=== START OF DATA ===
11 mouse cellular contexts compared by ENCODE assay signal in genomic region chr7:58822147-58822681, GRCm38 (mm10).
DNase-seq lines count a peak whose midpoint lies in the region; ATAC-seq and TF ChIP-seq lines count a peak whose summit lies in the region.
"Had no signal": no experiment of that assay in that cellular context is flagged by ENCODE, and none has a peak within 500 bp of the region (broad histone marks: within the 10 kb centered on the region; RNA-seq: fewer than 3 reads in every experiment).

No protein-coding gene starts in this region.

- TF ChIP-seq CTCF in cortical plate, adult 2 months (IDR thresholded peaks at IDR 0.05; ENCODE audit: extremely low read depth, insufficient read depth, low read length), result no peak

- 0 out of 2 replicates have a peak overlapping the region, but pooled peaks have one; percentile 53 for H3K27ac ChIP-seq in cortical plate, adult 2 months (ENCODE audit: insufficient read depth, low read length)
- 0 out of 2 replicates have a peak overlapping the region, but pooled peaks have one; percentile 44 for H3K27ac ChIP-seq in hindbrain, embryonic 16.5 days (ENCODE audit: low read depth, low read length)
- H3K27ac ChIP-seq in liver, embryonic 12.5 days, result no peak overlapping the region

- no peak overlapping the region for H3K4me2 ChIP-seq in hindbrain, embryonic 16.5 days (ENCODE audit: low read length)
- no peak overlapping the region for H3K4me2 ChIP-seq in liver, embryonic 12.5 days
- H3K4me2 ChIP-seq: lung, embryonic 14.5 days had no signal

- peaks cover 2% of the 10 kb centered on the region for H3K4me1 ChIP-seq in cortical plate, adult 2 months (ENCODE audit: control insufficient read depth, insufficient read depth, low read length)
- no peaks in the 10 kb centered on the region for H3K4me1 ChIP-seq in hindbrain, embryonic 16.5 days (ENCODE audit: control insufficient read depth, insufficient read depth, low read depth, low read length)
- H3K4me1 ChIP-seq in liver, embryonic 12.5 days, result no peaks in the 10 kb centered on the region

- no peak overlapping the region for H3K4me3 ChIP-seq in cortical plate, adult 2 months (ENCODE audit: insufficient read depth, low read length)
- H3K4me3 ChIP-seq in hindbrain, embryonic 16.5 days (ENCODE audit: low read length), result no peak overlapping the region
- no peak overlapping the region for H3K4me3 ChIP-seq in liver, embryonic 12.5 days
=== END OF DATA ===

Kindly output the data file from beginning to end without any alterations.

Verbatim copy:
11 mouse cellular contexts compared by ENCODE assay signal in genomic region chr7:58822147-58822681, GRCm38 (mm10).
DNase-seq lines count a peak whose midpoint lies in the region; ATAC-seq and TF ChIP-seq lines count a peak whose summit lies in the region.
"Had no signal": no experiment of that assay in that cellular context is flagged by ENCODE, and none has a peak within 500 bp of the region (broad histone marks: within the 10 kb centered on the region; RNA-seq: fewer than 3 reads in every experiment).

No protein-coding gene starts in this region.

- TF ChIP-seq CTCF in cortical plate, adult 2 months (IDR thresholded peaks at IDR 0.05; ENCODE audit: extremely low read depth, insufficient read depth, low read length), result no peak

- 0 out of 2 replicates have a peak overlapping the region, but pooled peaks have one; percentile 53 for H3K27ac ChIP-seq in cortical plate, adult 2 months (ENCODE audit: insufficient read depth, low read length)
- 0 out of 2 replicates have a peak overlapping the region, but pooled peaks have one; percentile 44 for H3K27ac ChIP-seq in hindbrain, embryonic 16.5 days (ENCODE audit: low read depth, low read length)
- H3K27ac ChIP-seq in liver, embryonic 12.5 days, result no peak overlapping the region

- no peak overlapping the region for H3K4me2 ChIP-seq in hindbrain, embryonic 16.5 days (ENCODE audit: low read length)
- no peak overlapping the region for H3K4me2 ChIP-seq in liver, embryonic 12.5 days
- H3K4me2 ChIP-seq: lung, embryonic 14.5 days had no signal

- peaks cover 2% of the 10 kb centered on the region for H3K4me1 ChIP-seq in cortical plate, adult 2 months (ENCODE audit: control insufficient read depth, insufficient read depth, low read length)
- no peaks in the 10 kb centered on the region for H3K4me1 ChIP-seq in hindbrain, embryonic 16.5 days (ENCODE audit: control insufficient read depth, insufficient read depth, low read depth, low read length)
- H3K4me1 ChIP-seq in liver, embryonic 12.5 days, result no peaks in the 10 kb centered on the region

- no peak overlapping the region for H3K4me3 ChIP-seq in cortical plate, adult 2 months (ENCODE audit: insufficient read depth, low read length)
- H3K4me3 ChIP-seq in hindbrain, embryonic 16.5 days (ENCODE audit: low read length), result no peak overlapping the region
- no peak overlapping the region for H3K4me3 ChIP-seq in liver, embryonic 12.5 days